Co-infection with TB and IRIS
The decision when to start HIV treatment may be more complicated if you have tuberculosis (TB). The British HIV Association (BHIVA) recommends that all individuals with TB are offered HIV treatment as soon as is practicable and within 8 to 12 weeks of the TB diagnosis. However, in some situations, starting HIV treatment earlier may be beneficial. For example if your CD4 count is below 50, BHIVA recommends starting HIV treatment within two weeks, as soon as you can tolerate your TB treatment.
After starting HIV treatment you may develop a condition called immune reconstitution inflammatory syndrome (IRIS). This is where someone, soon after starting HIV treatment, seems to have worsening symptoms of another infection or disease, such as TB. In fact, IRIS is thought to be caused by an improvement in the immune system’s ability to respond to infections. Your doctor will make a decision about how best to treat IRIS, but it is likely you will stay on HIV treatment unless you become seriously ill.
There are also possible interactions between certain anti-HIV drugs and TB drugs. HIV medications which do not have interactions with TB treatments should be used if you are also diagnosed with TB.
Having a diagnosis of AIDS
Acquired immune deficiency syndrome (AIDS) is the name used to describe a range of illnesses (chiefly infections and cancers) which can develop when someone’s immune system has been significantly weakened by HIV.
Depending on where you live, the way an AIDS diagnosis is given will vary. In some countries, someone will be given an AIDS diagnosis if they develop an AIDS-related illness. In others you will be given an AIDS diagnosis if your CD4 count is below 200.
Being diagnosed with AIDS does not mean that your health will continue to deteriorate. Many people diagnosed with AIDS have become healthy again, with good treatment and care.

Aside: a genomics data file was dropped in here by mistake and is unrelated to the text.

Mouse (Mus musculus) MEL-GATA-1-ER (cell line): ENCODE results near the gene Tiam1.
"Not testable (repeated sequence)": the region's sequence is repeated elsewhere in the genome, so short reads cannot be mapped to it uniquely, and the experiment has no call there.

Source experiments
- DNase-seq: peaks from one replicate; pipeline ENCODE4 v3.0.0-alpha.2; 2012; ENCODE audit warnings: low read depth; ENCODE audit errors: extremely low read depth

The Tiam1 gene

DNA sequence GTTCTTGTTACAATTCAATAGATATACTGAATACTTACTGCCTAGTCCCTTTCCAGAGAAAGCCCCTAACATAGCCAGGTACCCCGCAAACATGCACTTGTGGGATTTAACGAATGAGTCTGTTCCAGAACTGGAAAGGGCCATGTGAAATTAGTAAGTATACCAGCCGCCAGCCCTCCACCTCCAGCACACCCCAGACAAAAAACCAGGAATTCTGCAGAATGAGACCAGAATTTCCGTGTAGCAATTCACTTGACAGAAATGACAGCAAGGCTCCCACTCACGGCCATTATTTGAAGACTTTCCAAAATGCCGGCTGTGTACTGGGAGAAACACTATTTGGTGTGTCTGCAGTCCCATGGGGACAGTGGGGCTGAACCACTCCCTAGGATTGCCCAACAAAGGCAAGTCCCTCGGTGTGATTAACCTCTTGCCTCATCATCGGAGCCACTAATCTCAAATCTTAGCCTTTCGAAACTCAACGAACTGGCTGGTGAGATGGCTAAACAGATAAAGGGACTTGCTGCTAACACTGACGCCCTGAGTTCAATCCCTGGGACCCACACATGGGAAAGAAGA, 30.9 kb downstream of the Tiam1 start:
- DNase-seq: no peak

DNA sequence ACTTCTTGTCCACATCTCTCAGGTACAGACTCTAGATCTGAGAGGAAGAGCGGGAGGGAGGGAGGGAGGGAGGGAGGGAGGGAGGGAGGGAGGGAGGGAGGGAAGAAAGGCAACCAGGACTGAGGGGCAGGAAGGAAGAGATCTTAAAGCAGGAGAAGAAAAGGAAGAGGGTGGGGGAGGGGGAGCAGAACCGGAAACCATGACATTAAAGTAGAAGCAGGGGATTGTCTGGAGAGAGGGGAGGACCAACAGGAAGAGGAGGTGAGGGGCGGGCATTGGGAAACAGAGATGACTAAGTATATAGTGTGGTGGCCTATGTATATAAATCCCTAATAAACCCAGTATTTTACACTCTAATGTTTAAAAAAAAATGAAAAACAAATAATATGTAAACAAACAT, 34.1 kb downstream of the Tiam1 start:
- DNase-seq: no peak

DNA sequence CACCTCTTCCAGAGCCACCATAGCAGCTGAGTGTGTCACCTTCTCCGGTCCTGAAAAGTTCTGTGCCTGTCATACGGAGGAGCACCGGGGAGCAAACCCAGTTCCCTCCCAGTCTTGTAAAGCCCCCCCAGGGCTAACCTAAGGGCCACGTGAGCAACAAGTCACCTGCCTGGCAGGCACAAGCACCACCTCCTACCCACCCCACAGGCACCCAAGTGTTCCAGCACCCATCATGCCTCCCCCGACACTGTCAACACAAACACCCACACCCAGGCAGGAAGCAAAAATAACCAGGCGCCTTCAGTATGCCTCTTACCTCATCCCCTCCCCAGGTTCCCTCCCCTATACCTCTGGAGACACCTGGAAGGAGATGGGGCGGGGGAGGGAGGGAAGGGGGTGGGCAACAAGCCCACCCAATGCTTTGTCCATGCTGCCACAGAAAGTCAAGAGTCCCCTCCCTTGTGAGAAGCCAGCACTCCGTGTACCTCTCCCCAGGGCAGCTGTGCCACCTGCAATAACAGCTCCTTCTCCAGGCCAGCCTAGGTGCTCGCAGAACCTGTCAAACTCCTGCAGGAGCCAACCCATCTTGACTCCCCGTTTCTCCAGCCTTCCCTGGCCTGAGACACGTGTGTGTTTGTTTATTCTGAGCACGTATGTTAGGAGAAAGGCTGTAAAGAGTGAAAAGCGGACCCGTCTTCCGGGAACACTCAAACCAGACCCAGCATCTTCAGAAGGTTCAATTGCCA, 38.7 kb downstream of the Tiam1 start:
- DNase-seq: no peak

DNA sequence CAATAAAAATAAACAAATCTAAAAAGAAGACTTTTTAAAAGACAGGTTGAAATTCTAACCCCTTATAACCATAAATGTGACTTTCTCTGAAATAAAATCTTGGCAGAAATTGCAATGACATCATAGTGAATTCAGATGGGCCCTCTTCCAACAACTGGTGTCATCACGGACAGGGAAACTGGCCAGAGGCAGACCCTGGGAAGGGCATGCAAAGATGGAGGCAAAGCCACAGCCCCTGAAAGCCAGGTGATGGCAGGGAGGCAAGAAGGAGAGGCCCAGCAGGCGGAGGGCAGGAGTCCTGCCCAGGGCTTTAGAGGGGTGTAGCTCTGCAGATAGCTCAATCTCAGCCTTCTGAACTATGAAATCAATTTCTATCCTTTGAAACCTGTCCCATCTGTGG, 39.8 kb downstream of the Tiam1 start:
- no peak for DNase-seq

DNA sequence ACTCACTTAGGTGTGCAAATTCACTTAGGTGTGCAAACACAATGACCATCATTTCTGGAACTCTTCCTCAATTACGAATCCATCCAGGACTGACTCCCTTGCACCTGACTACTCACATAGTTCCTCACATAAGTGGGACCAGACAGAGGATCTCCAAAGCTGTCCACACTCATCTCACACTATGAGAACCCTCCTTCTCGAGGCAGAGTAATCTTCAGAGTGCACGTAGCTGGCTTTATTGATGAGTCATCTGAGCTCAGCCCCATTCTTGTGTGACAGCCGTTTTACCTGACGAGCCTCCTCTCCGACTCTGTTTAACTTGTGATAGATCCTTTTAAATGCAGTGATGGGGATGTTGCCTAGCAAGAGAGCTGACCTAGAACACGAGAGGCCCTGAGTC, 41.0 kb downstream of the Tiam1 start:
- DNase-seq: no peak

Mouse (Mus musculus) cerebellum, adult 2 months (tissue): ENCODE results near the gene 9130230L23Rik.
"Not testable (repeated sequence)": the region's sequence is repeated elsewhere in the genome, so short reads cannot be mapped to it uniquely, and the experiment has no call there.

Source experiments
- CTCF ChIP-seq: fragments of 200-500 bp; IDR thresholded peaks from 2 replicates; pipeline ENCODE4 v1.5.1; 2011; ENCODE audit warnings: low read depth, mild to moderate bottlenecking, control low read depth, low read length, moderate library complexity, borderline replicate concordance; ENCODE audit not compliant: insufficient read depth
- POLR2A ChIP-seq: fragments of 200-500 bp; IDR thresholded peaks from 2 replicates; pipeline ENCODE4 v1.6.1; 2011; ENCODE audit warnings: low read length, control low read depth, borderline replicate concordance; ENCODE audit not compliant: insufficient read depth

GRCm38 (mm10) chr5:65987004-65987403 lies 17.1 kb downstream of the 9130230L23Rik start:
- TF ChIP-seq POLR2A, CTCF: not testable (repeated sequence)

What can you do to look after yourself?
The most important thing is to start HIV treatment, and to take it exactly the way you are advised to (this is often called adherence).
Attend your HIV clinic for regular check-ups. These monitor how your treatment is working, with regular screening for other health problems. Having a good relationship with your healthcare team is important, so that you feel able to be honest about your health, lifestyle, adherence and any other issues, to help you receive the best possible care and support.
Register with a GP (family doctor) for non-HIV-related health problems. GPs can give you an annual flu vaccination (recommended for people with a weakened immune system), and provide advice on lifestyle factors that help keep you well, including healthy eating, exercise and giving up smoking.
While your CD4 count is low (under 200), ensure your drinking water is free from infection and take extra care in preparing and storing food to avoid food poisoning. Be careful to avoid infections if you are handling animals or gardening. Your healthcare team can talk to you about any risks and give you advice.
"Once your CD4 count improves, with continued treatment and care, your life expectancy is very good."
Taking care of your sexual health to protect yourself and any partner(s) is important. Condoms are a very effective method of preventing HIV transmission. Being on effective HIV treatment and having an undetectable viral load means that you cannot pass on HIV.
If you are diagnosed with HIV while you are pregnant, it is extremely important you receive the right HIV treatment and care as soon as possible. Even if you are diagnosed late in pregnancy, this can prevent your baby from being infected. You can find more information on mother-to-child transmission here.